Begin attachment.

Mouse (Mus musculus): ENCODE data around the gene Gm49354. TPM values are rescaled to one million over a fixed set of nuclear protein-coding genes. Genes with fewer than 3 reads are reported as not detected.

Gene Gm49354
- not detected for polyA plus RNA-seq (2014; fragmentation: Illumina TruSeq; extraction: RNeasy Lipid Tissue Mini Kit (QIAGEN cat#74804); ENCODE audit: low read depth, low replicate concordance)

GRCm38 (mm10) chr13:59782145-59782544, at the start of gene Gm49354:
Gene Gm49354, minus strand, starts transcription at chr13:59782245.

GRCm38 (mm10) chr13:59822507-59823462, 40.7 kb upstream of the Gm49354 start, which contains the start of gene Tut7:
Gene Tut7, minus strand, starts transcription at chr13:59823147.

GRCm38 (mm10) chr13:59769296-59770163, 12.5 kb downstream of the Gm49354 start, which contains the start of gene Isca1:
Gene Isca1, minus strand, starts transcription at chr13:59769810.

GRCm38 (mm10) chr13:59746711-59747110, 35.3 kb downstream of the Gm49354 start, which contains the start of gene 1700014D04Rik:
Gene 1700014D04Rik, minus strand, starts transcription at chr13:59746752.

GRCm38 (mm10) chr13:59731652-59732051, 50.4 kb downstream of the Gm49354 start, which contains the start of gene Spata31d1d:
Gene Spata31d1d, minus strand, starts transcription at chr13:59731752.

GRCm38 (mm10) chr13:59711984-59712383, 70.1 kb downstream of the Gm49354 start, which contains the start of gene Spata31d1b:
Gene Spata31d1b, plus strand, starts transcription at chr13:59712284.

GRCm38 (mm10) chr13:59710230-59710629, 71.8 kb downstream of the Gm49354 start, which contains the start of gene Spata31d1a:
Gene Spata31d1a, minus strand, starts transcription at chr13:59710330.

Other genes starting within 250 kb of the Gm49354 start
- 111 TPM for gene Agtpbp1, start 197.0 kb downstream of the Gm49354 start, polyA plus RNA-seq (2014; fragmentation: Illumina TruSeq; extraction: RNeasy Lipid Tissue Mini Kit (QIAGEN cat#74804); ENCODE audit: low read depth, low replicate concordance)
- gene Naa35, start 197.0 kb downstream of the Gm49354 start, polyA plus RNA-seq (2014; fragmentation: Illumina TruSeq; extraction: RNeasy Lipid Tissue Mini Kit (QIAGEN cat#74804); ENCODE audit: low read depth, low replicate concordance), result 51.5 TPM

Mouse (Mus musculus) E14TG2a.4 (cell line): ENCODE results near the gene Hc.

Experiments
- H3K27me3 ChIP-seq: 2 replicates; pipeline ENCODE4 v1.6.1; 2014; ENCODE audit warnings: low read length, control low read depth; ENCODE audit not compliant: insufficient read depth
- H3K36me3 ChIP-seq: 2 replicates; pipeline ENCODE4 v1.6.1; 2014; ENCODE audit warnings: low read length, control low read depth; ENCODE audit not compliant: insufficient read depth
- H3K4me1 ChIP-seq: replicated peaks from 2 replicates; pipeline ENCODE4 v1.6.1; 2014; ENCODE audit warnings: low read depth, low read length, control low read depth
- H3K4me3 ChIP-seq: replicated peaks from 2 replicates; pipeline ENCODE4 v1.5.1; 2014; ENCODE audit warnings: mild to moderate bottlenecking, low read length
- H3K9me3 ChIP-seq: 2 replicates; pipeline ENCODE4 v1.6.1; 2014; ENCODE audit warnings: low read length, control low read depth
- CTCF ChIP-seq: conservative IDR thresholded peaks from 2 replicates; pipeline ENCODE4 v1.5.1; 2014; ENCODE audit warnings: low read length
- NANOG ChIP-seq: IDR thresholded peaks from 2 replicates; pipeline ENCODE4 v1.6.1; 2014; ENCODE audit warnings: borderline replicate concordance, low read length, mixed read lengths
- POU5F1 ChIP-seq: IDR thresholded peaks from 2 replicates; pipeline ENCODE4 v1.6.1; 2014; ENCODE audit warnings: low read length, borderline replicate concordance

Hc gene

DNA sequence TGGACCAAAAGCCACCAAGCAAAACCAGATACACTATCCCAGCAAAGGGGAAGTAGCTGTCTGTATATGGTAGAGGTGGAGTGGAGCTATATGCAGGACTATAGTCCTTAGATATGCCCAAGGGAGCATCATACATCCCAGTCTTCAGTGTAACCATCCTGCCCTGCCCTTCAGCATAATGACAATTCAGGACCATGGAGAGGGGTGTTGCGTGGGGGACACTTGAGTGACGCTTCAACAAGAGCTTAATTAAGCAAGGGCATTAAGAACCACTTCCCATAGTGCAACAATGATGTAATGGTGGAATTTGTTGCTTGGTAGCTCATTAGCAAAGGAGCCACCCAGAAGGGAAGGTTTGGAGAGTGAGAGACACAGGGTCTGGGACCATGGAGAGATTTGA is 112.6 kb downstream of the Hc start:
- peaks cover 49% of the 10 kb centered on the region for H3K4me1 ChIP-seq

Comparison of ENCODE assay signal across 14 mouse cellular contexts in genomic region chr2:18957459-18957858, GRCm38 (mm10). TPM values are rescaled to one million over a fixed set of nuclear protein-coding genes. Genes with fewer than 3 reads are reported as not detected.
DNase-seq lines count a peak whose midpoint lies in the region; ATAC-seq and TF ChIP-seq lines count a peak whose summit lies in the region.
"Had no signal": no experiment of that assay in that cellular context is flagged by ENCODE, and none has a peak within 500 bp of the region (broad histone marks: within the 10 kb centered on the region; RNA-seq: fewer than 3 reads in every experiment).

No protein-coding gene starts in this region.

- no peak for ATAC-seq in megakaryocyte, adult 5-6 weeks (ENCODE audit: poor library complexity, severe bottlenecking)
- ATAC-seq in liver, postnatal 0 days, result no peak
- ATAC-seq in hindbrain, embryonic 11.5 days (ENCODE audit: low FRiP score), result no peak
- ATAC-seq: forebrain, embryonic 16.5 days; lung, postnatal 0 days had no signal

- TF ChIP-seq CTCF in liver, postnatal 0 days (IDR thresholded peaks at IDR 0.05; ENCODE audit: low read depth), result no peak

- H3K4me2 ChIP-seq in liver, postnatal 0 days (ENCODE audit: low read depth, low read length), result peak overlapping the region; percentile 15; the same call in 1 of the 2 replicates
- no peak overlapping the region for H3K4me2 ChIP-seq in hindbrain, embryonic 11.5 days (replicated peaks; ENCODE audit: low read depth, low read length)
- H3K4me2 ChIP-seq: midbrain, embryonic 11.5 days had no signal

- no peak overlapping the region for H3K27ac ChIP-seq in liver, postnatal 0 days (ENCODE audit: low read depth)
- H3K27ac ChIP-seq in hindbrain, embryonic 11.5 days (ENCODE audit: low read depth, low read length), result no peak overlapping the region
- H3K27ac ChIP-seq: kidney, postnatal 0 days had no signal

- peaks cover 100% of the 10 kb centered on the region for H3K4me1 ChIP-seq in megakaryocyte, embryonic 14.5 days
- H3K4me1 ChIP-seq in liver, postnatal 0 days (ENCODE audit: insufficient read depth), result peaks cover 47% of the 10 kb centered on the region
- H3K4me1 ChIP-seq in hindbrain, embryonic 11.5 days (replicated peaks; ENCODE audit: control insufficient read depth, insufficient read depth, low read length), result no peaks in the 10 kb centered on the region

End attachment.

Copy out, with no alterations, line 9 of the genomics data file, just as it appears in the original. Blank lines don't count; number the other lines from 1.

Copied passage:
Gene Isca1, minus strand, starts transcription at chr13:59769810.